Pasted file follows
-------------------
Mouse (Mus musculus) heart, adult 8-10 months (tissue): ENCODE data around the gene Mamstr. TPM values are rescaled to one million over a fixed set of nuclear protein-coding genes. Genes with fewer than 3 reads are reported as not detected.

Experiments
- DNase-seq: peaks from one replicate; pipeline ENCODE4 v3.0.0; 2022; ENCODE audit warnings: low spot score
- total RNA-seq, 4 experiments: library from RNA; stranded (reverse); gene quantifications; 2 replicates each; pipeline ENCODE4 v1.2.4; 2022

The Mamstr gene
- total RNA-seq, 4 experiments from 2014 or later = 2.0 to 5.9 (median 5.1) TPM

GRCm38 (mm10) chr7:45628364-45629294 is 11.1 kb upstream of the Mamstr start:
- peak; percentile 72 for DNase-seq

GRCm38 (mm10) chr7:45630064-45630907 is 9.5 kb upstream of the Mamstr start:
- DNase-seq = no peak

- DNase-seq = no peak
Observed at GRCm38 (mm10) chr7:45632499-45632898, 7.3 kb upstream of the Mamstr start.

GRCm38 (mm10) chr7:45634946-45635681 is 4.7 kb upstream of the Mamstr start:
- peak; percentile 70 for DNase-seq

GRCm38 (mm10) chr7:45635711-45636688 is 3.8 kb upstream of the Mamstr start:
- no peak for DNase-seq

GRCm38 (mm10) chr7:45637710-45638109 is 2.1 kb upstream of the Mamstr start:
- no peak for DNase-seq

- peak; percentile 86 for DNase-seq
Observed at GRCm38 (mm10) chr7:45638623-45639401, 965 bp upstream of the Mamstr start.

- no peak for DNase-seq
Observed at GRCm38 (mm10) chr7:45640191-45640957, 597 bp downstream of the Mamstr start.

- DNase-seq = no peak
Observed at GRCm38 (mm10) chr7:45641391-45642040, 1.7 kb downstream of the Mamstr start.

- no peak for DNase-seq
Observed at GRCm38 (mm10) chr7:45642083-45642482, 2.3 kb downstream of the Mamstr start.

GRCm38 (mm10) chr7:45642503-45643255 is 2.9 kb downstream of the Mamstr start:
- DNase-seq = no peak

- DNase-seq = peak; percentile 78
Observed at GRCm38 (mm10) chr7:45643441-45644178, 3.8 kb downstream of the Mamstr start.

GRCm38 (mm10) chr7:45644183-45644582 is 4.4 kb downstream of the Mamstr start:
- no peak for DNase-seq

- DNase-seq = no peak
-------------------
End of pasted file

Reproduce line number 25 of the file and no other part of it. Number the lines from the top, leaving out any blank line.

- no peak for DNase-seq